I had a choice. I could decide to stay home, too, since I had no phone and would’ve been going alone, and let all four tickets go to waste, or I could go sans phone and accompaniment and at least get my money’s worth out of my ticket. Besides, I was already dressed, weather wasn’t an issue for me, and I’d been waiting to see the Pittsburgh Ballet’s Nutcracker for years.
So, I went. I saw no point in doing otherwise–I would’ve just been cranky in my apartment that I missed the show for reasons I still feel were stupid. Brandon insisted I stay home, but I said, “No. I’m leaving.” And off I went.
Meanwhile, I worried my brother, mother, boyfriend, his mother and presumably entire family, and even Meri–she was originally having an Apocalypse Party and Paul was my only point of contact, so when she told him it was off, he told her I’d ventured into the city anyway. Alone. Without a cellphone. And in a great dress, if I’m honest.
I stopped for gas in Canonsburg, where I knew exactly where I was and how to navigate, then made my way into the city. I got there just fine, following the directions and signs for the Cultural District, writing down street names and landmarks to make sure I could backtrack perfectly to leave (I’m really good at confusing myself leaving the city).
The only moment I had where I thought maybe I had made a terrible mistake and was going to die therefore proving everyone right was in the parking-garage elevator, completely alone, when it decided not to function properly at first. But after some coaxing, it did, and I walked to the theater. I did everything they tell you to do as a woman alone at night–look confident, head up and high, make eye contact, hold purse tight to body, be aware of your surroundings.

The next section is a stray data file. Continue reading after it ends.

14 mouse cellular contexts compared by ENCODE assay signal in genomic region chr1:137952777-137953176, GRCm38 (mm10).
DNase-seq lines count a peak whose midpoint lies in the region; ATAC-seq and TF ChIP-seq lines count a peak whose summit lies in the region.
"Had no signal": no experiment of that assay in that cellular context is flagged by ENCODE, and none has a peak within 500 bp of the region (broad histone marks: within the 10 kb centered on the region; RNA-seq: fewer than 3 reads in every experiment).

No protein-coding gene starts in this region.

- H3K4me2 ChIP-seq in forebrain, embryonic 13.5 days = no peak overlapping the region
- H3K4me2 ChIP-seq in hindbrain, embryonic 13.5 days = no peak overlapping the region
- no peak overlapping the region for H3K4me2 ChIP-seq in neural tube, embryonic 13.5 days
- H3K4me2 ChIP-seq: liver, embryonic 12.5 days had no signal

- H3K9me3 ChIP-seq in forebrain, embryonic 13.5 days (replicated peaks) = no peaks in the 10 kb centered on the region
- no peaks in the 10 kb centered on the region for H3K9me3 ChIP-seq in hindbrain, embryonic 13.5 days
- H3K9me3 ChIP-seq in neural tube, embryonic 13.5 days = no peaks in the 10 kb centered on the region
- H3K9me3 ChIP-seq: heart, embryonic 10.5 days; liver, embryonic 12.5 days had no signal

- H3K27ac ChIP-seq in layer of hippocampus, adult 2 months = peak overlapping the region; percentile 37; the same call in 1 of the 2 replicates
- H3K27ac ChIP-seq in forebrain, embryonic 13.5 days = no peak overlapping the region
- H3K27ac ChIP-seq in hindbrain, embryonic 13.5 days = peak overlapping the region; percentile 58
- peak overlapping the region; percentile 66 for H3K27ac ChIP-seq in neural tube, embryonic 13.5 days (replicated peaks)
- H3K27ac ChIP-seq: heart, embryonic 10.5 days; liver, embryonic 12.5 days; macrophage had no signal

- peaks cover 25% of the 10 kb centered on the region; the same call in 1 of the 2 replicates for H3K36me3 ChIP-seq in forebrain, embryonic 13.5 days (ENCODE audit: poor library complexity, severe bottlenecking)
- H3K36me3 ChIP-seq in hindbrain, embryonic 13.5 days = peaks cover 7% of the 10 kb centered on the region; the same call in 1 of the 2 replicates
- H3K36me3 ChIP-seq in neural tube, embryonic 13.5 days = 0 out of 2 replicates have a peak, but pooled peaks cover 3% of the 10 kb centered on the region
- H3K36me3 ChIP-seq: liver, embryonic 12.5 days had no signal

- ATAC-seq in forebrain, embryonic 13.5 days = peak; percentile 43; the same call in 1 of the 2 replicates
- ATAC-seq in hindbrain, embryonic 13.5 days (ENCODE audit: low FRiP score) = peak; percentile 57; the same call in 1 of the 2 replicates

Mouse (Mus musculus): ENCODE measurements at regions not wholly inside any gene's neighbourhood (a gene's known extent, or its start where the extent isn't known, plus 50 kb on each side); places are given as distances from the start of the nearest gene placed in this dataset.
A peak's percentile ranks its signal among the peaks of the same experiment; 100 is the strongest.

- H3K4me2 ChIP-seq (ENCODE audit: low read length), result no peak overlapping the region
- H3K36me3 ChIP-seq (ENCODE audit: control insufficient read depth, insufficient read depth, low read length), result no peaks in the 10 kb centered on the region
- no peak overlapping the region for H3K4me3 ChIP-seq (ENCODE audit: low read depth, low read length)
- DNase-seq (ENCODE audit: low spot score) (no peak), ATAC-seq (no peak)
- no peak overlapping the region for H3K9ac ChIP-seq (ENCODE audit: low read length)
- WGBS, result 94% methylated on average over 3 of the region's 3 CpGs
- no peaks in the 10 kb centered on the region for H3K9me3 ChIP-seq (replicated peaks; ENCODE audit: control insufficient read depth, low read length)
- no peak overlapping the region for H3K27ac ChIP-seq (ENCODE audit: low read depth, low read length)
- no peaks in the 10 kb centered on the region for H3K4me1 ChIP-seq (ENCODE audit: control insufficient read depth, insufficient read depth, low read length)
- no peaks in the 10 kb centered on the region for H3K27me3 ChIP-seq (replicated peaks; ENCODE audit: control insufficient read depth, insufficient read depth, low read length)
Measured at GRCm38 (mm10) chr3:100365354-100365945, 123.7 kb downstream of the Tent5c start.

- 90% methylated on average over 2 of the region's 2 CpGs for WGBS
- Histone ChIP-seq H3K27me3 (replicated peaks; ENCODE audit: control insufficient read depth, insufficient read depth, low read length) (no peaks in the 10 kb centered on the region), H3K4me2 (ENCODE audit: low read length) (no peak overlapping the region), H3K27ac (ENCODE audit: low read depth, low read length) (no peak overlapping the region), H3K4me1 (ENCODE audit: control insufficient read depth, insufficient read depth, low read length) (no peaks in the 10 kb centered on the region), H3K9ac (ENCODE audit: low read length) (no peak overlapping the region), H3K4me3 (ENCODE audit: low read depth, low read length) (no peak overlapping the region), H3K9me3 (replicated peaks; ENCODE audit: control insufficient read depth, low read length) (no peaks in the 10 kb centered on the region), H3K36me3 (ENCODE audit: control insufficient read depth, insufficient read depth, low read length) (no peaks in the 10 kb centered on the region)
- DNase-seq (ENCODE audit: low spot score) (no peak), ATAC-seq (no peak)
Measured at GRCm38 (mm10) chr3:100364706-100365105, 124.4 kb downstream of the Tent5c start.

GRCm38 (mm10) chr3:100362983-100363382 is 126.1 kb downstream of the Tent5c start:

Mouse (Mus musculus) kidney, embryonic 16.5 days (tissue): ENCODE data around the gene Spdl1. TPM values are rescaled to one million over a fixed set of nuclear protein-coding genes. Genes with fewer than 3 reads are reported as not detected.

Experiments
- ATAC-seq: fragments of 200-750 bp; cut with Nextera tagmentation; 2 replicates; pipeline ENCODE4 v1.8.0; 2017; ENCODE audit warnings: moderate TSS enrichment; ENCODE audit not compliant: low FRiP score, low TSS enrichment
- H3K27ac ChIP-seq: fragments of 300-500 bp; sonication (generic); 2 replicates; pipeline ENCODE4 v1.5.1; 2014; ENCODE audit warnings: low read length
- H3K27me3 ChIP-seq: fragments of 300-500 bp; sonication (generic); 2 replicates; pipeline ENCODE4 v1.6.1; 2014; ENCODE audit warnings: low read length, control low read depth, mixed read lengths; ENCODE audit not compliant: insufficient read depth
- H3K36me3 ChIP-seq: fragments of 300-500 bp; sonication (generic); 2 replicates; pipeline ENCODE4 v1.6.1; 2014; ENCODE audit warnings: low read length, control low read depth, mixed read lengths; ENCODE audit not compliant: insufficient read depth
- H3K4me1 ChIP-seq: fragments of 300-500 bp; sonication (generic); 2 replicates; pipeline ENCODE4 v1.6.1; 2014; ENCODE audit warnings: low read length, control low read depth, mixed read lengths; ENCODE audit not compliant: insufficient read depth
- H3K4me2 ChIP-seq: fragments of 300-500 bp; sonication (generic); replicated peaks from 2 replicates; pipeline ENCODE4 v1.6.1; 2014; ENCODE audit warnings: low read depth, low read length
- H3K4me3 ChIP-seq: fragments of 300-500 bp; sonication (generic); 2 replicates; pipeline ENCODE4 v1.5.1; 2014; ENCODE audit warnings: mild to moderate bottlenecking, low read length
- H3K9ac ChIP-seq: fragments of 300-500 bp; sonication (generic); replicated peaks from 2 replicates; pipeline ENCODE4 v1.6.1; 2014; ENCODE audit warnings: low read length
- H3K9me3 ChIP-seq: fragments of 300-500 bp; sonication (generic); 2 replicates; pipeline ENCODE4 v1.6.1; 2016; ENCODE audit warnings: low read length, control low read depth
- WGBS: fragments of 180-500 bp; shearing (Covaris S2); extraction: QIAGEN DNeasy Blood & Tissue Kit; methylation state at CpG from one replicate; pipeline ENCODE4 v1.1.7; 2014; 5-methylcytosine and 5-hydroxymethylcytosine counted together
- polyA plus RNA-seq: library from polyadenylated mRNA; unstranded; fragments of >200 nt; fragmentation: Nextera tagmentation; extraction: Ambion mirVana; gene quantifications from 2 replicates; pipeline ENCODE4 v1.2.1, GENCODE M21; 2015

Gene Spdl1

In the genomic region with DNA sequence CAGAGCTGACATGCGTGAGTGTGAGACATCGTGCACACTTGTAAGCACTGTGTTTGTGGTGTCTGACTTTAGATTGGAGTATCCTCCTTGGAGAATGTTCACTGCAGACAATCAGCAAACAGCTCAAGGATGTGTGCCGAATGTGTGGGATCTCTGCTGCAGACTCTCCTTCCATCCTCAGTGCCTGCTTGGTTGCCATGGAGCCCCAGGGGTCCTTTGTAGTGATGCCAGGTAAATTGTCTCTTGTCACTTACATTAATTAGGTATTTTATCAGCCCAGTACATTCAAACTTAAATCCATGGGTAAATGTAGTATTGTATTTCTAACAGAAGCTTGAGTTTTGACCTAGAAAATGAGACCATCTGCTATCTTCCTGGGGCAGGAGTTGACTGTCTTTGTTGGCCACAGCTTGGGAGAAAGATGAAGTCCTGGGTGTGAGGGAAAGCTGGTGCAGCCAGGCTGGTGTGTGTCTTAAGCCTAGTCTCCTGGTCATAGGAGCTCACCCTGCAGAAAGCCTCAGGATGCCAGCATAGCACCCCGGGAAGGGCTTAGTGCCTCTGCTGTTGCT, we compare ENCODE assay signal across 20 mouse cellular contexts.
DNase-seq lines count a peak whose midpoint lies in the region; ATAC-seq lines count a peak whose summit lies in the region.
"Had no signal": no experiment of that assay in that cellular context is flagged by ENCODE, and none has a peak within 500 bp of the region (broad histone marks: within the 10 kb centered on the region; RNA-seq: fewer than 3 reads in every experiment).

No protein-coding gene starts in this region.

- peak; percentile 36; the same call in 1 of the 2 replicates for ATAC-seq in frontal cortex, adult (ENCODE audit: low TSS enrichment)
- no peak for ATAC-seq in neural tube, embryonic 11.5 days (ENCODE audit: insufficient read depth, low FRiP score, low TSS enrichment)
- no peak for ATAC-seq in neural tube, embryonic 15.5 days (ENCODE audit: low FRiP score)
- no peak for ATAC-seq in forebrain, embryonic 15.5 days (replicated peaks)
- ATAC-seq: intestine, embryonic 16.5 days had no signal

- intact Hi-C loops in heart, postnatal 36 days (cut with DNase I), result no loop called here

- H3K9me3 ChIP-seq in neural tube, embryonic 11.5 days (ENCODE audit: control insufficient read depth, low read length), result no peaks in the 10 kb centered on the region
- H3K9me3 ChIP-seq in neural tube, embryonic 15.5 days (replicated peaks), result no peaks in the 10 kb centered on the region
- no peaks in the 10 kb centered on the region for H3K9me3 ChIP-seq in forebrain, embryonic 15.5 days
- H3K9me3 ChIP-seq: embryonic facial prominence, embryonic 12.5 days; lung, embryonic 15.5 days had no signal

This may shock you, but I made it to the theater alive. I made it inside the theater alive. I even survived going to the bathroom, getting to my seat, and literally idling with nothing to do before the curtain rose and during intermission. I thought briefly about heading to the box office, explaining my situation, and asking to use a phone to at least be good and let someone know I’d arrived safely, but I decided not to. Years ago, or even now if I’d made a decision not to own a cellphone at all, they’d have to hope for the best and wait it out. I understand their concerns and why everyone thinks I was being a bit irresponsible, but they can’t live their lives hanging on my whereabouts and I can’t live mine in fear of what might happen if I can’t rely on the cellphone.
I e-mailed my angry mother when I got home. I poured myself an adult beverage, hung out, then went to bed.
And you know what? It was one of the most enjoyable nights of 2012. I saw a fantastic ballet–truly well-done, although flawed, but still beautiful and not worth missing because of hypotheticals.
I answered questions of “What were you thinking!?” in the following days with, “YOLO.”
And for me, it really is that simple. I say I had two choices–one was fear, the other was fun. Anything can go wrong at any time, cellphone or not, and maybe that phone won’t be of any help anyway. We’ve let technology rule our lives to the point that an adult–albeit young and small–was told not to go do something because of what could happen.
That’s just no way to live.